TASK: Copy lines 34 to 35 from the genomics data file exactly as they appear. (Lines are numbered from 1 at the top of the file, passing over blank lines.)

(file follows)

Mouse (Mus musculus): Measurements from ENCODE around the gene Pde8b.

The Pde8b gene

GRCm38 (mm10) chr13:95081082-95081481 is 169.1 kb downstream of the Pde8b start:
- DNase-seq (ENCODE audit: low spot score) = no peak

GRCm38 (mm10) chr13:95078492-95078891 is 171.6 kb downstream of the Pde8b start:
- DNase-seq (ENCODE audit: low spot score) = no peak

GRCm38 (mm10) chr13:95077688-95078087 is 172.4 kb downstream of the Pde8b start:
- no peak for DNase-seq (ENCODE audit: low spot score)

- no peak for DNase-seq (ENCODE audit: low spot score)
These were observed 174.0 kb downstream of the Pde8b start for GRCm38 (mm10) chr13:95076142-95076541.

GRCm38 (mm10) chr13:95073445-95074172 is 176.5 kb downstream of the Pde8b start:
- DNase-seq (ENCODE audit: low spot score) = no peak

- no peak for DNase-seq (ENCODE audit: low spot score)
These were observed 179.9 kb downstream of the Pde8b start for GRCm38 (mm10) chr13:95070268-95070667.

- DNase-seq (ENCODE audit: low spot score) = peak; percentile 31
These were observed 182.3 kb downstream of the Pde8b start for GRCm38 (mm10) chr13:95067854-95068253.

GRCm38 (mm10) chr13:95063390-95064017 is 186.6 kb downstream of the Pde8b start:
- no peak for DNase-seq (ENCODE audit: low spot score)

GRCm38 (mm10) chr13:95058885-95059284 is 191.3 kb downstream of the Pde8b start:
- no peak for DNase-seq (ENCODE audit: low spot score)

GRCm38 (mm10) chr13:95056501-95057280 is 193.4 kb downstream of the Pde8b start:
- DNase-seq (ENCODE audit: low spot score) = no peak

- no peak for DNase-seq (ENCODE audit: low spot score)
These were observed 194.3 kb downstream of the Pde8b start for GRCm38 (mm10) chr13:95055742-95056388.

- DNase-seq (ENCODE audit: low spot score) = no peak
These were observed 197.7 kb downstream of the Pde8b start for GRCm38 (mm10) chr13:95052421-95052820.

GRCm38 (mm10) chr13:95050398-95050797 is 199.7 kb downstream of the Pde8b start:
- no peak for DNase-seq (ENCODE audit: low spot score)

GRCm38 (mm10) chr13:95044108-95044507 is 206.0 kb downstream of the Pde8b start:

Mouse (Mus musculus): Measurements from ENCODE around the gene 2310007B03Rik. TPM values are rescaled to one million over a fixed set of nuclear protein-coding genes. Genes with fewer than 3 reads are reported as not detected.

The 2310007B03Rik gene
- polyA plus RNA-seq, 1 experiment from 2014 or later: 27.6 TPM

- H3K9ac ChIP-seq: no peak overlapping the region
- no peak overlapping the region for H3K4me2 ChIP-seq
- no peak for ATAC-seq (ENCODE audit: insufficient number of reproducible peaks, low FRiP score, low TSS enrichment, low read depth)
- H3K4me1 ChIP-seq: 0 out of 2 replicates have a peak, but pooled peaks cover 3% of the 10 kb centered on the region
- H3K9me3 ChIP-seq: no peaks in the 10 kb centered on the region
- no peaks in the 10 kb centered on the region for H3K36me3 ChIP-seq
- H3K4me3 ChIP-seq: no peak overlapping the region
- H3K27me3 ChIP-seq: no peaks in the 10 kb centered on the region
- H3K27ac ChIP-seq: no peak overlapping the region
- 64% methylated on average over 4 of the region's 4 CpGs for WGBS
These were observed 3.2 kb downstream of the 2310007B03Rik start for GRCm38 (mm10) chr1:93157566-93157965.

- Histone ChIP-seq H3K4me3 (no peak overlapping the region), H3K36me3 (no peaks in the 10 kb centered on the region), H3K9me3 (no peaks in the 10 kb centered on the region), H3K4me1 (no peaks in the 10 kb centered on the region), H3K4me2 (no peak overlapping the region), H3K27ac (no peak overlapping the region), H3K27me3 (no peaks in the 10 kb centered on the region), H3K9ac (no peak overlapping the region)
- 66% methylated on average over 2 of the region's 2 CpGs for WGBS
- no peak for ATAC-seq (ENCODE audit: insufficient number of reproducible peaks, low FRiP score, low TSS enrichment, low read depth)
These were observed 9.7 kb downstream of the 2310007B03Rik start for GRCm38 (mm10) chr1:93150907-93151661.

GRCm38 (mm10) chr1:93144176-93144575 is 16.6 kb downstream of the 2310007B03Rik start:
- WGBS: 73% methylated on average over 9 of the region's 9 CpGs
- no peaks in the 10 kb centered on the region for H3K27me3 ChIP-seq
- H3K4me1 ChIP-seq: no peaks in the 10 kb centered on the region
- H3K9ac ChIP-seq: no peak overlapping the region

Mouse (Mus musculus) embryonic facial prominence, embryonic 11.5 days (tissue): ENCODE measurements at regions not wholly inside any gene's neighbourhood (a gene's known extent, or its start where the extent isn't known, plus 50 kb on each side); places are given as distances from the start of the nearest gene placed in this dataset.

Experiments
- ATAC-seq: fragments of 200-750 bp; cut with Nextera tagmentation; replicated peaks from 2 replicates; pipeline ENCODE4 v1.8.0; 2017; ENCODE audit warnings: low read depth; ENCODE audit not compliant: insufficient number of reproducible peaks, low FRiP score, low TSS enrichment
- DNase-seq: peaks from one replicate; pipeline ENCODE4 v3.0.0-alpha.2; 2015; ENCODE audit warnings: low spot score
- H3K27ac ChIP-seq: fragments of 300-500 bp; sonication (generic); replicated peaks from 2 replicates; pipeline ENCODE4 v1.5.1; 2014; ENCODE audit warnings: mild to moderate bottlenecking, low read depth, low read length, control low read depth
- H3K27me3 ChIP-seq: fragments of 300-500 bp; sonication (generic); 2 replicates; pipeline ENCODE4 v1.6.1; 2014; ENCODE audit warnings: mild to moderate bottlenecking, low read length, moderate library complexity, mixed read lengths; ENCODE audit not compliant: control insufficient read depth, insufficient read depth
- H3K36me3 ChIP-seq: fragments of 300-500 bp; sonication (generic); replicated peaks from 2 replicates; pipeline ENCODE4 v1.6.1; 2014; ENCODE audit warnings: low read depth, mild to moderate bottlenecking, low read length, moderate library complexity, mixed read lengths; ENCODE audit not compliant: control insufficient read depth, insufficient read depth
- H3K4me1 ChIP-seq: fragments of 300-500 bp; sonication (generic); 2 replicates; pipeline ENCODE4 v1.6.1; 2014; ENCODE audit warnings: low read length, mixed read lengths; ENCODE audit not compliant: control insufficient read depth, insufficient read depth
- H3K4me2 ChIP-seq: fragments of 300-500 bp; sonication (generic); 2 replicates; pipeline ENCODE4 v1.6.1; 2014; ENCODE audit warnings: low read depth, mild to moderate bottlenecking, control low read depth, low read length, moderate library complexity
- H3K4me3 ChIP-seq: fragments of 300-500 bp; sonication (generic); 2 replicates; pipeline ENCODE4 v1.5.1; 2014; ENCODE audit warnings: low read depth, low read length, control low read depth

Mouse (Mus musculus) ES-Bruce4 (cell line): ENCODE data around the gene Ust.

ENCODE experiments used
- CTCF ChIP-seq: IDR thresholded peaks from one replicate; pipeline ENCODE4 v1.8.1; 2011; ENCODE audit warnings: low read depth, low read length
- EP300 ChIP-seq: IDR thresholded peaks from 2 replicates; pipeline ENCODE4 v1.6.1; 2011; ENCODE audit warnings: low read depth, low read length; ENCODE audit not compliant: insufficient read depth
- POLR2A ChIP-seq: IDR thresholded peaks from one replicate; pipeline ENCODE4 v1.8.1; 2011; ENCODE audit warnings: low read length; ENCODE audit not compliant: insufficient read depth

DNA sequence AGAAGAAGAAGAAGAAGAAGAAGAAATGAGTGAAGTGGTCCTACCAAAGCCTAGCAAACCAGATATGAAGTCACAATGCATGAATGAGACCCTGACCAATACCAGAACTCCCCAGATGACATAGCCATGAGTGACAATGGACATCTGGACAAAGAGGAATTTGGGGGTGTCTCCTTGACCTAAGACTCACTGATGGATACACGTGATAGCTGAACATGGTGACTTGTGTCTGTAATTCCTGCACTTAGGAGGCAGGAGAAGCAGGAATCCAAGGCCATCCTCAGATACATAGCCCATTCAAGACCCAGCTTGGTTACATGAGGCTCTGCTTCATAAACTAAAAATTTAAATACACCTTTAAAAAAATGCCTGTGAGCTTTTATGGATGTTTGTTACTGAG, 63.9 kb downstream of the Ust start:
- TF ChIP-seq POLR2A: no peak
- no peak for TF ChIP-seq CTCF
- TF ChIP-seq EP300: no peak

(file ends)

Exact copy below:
- no peak overlapping the region for H3K4me2 ChIP-seq
- no peak for ATAC-seq (ENCODE audit: insufficient number of reproducible peaks, low FRiP score, low TSS enrichment, low read depth)